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June 9, 2012


An Open Letter to All Non-Parents from a Parent

by Anne Paddock

When I was in my early 20’s, I worked in an office with several women who had children or were having children. One woman in particular was referred to as “Earth Mother” and was a frequent butt of jokes and resentment because she would bring her baby to the office, breastfeed him in the empty conference room, work special hours, and from time to time ask us to pick up the slack on group projects – none of which endeared her to us. She was also brilliant, hard-working, and a time management czar.

When Earth Mother resigned (and the reason was unclear), she started a consulting business that taught manners. Again, we all laughed because we thought she was the one that didn’t treat us graciously when in fact, we didn’t treat her with the understanding she deserved. I didn’t think much about Earth Mother again until I had my own baby nearly 15 years later.

In the 16 years since I gave birth to my daughter, I’ve learned to never say never. Most people will become parents and be in difficult situations they never thought possible. When I was 20 years old, my summer job was to watch four kids which prompted me to think about getting my tubes tied.  The doctor laughed at my request and told me I would change my mind when I was 30. She was right. My Porsche loving husband never thought he would move from his penthouse bachelor pad, get married, have a dog (and a cat), a child, drive a station wagon, or live in a neighborhood. Twenty-six years later and he’s done all of the above and his friends still tease him about his “never” proclamations.

Parenthood is the most unselfish journey you will ever take. Becoming a parent makes you think about someone else beside yourself and probably for the first time in your life, someone else’s happiness will be more important than your own. You will feel an overriding sense of unconditional love that will give a whole new meaning to vulnerability when you have a child.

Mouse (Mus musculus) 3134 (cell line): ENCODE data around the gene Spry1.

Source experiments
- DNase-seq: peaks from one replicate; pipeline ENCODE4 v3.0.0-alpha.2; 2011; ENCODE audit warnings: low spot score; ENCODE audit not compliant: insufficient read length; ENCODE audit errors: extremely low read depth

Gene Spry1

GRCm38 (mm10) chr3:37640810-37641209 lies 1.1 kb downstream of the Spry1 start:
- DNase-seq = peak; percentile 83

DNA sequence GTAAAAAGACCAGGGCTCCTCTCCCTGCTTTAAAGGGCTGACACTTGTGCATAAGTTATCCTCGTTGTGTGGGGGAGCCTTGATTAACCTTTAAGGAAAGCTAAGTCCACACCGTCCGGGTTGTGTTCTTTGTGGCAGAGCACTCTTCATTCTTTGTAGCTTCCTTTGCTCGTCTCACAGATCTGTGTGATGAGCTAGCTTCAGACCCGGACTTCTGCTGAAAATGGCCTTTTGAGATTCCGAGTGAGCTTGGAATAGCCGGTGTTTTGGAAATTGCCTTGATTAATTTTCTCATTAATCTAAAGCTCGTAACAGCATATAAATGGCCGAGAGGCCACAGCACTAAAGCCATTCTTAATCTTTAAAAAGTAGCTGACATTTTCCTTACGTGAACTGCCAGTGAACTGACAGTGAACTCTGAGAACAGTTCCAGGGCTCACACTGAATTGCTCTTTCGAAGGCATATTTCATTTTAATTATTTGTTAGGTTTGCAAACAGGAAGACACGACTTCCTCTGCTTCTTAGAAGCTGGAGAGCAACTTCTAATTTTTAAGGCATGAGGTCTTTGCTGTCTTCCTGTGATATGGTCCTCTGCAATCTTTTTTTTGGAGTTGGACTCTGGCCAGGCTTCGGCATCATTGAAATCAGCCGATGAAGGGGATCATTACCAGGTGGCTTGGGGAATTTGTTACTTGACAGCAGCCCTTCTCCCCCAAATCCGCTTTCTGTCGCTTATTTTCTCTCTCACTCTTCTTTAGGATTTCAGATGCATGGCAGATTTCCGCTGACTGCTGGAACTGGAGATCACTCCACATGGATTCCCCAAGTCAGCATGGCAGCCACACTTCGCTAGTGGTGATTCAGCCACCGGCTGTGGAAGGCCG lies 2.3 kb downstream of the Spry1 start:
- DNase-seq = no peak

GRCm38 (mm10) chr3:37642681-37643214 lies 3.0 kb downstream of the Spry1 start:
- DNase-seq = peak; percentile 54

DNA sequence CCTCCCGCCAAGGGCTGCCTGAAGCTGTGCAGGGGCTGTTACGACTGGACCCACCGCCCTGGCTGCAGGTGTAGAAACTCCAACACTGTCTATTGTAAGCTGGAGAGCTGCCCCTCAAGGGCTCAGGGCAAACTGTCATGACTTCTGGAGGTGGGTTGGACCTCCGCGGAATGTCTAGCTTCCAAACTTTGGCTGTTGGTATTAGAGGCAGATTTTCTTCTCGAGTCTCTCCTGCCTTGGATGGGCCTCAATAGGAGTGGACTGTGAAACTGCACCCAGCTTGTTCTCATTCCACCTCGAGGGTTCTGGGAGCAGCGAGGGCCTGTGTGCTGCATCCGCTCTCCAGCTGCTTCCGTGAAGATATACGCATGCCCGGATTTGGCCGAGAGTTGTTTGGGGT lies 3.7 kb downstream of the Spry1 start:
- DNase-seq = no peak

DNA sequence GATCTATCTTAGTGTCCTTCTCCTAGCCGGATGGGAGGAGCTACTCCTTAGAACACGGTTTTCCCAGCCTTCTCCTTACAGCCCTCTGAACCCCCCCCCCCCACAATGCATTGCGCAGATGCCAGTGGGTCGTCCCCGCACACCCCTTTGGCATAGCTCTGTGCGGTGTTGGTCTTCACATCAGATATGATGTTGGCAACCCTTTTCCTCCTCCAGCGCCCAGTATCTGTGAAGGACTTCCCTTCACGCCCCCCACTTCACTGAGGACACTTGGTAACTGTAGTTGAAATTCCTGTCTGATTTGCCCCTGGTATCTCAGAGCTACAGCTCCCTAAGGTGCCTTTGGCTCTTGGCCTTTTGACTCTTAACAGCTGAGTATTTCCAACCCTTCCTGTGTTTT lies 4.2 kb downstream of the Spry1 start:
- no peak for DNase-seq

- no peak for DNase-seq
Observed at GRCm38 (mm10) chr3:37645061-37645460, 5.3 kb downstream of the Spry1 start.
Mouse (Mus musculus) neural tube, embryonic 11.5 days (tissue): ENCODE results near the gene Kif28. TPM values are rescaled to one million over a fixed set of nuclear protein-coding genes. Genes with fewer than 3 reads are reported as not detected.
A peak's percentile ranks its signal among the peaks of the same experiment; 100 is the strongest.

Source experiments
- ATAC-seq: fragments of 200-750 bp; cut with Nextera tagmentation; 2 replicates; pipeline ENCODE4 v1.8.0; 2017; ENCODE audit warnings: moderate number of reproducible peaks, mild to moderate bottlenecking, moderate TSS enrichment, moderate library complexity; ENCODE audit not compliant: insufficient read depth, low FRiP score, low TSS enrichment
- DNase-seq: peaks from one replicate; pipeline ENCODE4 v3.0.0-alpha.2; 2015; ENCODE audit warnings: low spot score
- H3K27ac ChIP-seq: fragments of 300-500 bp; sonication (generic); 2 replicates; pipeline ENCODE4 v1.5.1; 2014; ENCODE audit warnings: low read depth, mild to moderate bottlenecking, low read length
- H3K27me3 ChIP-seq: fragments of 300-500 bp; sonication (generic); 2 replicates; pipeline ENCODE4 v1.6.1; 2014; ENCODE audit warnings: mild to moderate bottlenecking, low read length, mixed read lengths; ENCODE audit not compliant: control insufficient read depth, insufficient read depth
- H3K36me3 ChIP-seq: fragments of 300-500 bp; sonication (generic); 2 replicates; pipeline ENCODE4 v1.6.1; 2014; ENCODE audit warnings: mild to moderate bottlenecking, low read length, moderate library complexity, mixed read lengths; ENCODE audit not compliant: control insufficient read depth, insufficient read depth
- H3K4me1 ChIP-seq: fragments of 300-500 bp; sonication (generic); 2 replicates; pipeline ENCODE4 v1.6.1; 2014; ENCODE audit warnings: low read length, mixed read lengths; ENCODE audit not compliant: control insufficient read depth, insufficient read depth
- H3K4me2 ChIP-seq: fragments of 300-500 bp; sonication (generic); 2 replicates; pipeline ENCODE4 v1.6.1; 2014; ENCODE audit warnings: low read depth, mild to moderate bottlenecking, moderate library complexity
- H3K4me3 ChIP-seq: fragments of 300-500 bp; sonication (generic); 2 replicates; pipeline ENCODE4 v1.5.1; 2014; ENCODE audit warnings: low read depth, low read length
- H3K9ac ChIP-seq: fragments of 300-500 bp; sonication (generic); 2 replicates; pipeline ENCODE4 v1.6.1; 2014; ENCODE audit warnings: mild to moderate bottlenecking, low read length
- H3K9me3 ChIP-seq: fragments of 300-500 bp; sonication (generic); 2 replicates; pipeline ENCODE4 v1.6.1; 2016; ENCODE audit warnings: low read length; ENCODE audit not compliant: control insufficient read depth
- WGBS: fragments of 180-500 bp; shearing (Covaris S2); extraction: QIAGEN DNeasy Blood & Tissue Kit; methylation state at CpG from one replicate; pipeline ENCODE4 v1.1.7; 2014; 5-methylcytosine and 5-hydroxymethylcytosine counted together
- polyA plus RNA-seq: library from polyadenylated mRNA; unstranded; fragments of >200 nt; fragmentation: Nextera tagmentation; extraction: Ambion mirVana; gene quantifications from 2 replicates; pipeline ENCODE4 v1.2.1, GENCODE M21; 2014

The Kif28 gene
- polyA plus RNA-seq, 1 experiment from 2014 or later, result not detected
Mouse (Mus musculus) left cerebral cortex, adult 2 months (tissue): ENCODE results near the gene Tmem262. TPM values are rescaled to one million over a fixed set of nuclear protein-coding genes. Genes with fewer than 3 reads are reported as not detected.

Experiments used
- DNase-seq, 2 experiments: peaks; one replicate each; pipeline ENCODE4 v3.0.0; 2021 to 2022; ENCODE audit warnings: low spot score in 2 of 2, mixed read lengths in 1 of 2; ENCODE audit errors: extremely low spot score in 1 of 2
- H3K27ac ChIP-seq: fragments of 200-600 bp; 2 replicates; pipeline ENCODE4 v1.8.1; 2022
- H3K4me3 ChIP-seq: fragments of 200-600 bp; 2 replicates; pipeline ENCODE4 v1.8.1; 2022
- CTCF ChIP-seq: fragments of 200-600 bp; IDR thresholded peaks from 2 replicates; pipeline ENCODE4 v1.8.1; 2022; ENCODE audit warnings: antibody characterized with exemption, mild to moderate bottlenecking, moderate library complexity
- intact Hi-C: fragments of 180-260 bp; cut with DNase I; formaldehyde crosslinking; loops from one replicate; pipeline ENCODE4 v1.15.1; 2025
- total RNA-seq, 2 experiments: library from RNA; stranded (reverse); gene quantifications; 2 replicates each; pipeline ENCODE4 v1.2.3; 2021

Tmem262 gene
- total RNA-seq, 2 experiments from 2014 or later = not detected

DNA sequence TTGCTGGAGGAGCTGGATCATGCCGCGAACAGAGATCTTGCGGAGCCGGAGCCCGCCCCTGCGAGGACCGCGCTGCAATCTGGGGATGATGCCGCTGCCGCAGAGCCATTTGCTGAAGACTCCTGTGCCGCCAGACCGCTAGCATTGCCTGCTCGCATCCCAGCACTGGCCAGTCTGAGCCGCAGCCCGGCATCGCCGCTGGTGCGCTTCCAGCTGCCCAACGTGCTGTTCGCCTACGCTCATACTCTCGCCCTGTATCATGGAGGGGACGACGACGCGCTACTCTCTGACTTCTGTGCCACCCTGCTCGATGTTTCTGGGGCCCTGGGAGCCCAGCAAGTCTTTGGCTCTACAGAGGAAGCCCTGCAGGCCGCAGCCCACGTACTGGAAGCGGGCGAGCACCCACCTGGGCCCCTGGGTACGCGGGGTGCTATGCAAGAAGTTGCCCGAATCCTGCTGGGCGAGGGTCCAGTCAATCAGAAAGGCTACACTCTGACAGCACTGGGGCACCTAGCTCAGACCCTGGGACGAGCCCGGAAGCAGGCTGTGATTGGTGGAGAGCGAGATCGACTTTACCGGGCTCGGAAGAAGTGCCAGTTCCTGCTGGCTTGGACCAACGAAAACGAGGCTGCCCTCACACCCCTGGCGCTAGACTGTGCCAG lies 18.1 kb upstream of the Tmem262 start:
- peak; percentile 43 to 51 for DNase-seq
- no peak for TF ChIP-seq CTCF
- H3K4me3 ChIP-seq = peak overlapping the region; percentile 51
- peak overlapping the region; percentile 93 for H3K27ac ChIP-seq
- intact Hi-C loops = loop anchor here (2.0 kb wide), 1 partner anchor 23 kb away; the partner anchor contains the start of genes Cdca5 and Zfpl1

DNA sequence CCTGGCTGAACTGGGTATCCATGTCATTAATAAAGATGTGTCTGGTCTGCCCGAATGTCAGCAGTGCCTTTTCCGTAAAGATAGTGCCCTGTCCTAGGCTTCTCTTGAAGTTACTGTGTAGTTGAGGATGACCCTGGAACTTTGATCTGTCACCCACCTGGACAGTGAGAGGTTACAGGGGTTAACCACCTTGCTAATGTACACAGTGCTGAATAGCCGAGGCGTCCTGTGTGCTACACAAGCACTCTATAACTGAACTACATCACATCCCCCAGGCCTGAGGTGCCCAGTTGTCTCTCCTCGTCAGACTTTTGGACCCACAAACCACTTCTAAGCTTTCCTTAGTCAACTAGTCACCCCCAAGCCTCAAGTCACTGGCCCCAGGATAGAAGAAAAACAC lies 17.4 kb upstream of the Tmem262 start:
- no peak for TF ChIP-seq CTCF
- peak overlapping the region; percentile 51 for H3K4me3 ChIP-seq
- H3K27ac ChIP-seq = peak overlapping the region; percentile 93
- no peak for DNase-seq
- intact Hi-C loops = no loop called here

There is no such thing as finding a balance between work and home. Parents struggle with this every single day of their lives. Step back and consider the childless person from years past who is now a mother:  she still has integrity and a desire to do a good job but is being pulled in many directions and doing the best she can.  Your best is not her best. More than likely, you will be a parent one day and hopefully your friends and co-workers won’t be harsh on you . You may be able to “have it all” in your childless 20’s or 30’s but you won’t as a parent in your 30’s, 40’s, or 50’s. Life as a parent means that someone is always feeling shortchanged and at the end of the day, a parent’s needs will be at the bottom of the list.

No one wants to be fat and boring. All too often people criticize friends that have not lost the baby weight (i.e. she’s become a member of the “I Let Myself Go Club”) or whose conversations revolve around their offspring. Losing weight is tough and if you haven’t experienced this struggle, know that one day you will as I don’t know anyone who hasn’t struggled with weight as they age.  Watching a child grow is miraculous so if your dear friend talks a bit too much about junior’s accomplishments, be a good friend and listen. Remember she listened to you after countless emotional breakups. Friends listen to friends; it’s not an equal opportunity earfest every time you both get together.

Babies and kids have bad days, just as adults do and everyone should remember this. Don’t be judgmental and write the kid off as a brat or the parents as inept. No one is more judgmental about raising kids than those who don’t have them. Until you’ve walked the walk, and even when you have, cut the kid and parents some slack. More than likely, you don’t know what’s contributing to the tough situation (i.e. teething, hunger, exhaustion,frustration). A house guest once asked me if I ever considered feeding my daughter three meals a day instead of on-demand. He knew the answer to his question (an emphatic NO) before he asked but felt compelled to let me know what he thought of my parenting by asking the stupid question of the day. His pompous approach and criticism didn’t inspire me to abandon feeding on demand. Don’t tell your friends how to raise their kids. Different routines work for different families.

Know that kids aren’t perfect and that wise parents pick their battles because they can’t win them all or the child will be destroyed emotionally. Children are not just developing physically but socially and emotionally.  They do things they are not supposed to do and say things they shouldn’t. Children really do learn by making mistakes and the process is painful at times for both the parent and the child. So, take a deep breath and remember you were once a child.  Show some understanding, maintain a healthy sense of humor and above all, respect everyone’s right to choose their path.

  1. Jun 10 2012

    Thanks. I wrote the piece after another blogger posted a story called “A Letter to All Parents From A Non-Parent” which was meant to be humorous but came off rather critical of parents. No one likes the kid behind you kicking your seat or screaming….but there needs to be more understanding and tolerance of parents and kids……

  2. the pedal club
    Jun 10 2012

    Hey Anne, very well said. I’ll never forget another mother telling me that before she had kids she would never have “seen”. I think to other people, mothers are invisible.

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